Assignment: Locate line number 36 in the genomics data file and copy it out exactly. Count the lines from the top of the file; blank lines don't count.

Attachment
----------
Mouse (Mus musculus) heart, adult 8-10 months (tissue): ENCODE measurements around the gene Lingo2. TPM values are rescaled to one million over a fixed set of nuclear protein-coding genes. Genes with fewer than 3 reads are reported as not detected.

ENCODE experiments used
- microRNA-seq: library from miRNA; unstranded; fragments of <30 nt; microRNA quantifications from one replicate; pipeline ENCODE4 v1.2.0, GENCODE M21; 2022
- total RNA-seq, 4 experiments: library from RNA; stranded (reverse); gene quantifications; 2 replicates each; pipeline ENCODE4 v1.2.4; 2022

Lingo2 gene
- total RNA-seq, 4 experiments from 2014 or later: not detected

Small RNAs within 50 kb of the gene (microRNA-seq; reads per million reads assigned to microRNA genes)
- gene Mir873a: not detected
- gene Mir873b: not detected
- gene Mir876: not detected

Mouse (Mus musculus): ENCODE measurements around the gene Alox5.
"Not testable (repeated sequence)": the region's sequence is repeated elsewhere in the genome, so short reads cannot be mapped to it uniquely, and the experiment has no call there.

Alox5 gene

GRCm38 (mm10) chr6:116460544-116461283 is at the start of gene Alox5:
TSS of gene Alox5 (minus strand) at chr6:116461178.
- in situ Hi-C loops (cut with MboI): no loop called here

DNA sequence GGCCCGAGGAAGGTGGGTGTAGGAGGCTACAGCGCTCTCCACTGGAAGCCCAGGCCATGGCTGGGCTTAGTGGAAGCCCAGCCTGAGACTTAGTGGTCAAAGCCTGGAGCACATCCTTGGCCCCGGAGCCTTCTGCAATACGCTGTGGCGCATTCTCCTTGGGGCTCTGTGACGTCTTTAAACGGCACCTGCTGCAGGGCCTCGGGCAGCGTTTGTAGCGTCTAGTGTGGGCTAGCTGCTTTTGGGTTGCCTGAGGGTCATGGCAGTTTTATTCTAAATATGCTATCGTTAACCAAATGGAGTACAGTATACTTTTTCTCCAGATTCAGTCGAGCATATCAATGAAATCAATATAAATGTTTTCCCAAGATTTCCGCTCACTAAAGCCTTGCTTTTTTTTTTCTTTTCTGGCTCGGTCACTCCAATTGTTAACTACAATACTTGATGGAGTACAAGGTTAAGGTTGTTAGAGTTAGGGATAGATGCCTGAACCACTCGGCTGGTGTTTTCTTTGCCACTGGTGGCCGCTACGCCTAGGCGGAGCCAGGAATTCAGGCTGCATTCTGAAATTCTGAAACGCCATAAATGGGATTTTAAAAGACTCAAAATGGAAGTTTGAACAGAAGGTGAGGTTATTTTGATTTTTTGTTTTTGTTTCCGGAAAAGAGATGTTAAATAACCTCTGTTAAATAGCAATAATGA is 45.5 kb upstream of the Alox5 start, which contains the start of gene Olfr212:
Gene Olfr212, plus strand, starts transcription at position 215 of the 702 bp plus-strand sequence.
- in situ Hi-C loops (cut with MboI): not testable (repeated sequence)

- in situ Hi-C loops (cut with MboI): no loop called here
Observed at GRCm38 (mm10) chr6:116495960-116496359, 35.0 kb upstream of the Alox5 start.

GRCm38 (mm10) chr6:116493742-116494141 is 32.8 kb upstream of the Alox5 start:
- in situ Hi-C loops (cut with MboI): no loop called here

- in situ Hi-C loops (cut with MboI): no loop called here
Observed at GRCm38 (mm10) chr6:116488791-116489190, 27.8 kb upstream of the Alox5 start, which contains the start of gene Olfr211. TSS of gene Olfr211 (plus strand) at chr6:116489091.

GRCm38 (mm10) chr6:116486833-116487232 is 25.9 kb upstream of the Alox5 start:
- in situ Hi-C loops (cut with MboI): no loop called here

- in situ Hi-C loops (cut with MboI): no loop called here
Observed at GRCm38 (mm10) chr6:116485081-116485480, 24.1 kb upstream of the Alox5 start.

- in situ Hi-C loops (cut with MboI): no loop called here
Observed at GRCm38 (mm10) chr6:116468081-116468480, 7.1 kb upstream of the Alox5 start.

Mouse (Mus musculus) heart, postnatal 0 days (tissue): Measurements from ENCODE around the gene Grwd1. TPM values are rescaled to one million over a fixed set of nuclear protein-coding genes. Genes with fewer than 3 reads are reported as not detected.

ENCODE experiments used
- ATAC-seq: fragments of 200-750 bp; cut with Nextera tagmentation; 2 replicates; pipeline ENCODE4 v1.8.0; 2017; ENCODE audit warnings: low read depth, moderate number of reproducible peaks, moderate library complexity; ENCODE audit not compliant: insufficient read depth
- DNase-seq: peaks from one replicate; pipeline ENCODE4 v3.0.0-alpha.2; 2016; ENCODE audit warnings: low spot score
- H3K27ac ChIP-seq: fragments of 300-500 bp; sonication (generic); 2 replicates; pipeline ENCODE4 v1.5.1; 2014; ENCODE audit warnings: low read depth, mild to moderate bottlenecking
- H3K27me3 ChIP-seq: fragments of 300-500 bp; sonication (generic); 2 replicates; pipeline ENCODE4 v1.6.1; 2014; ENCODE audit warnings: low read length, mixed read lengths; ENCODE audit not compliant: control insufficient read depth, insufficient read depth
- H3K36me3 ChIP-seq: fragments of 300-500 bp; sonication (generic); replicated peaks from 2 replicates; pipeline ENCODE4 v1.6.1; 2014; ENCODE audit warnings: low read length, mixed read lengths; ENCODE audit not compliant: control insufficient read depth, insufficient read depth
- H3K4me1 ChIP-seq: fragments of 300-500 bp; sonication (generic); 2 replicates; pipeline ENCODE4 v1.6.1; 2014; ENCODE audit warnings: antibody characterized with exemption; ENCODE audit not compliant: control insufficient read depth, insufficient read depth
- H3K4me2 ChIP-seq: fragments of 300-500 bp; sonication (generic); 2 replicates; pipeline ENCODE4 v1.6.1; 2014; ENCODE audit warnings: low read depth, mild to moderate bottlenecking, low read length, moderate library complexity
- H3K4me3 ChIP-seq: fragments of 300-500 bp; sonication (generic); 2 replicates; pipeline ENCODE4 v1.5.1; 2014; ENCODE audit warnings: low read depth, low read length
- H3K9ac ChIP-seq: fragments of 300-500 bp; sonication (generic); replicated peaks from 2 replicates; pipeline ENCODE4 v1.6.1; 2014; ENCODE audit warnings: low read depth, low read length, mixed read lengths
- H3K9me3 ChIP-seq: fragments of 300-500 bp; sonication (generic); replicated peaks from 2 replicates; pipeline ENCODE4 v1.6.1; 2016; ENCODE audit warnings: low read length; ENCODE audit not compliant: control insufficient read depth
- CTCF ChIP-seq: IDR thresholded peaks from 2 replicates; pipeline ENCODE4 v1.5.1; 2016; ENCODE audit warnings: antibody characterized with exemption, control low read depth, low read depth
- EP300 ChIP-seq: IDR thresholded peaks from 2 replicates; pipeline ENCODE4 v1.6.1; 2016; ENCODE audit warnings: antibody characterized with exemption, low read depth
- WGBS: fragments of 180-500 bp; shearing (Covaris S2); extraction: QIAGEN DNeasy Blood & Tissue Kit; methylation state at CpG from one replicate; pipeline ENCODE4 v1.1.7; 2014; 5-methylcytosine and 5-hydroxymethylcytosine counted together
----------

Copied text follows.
- H3K27ac ChIP-seq: fragments of 300-500 bp; sonication (generic); 2 replicates; pipeline ENCODE4 v1.5.1; 2014; ENCODE audit warnings: low read depth, mild to moderate bottlenecking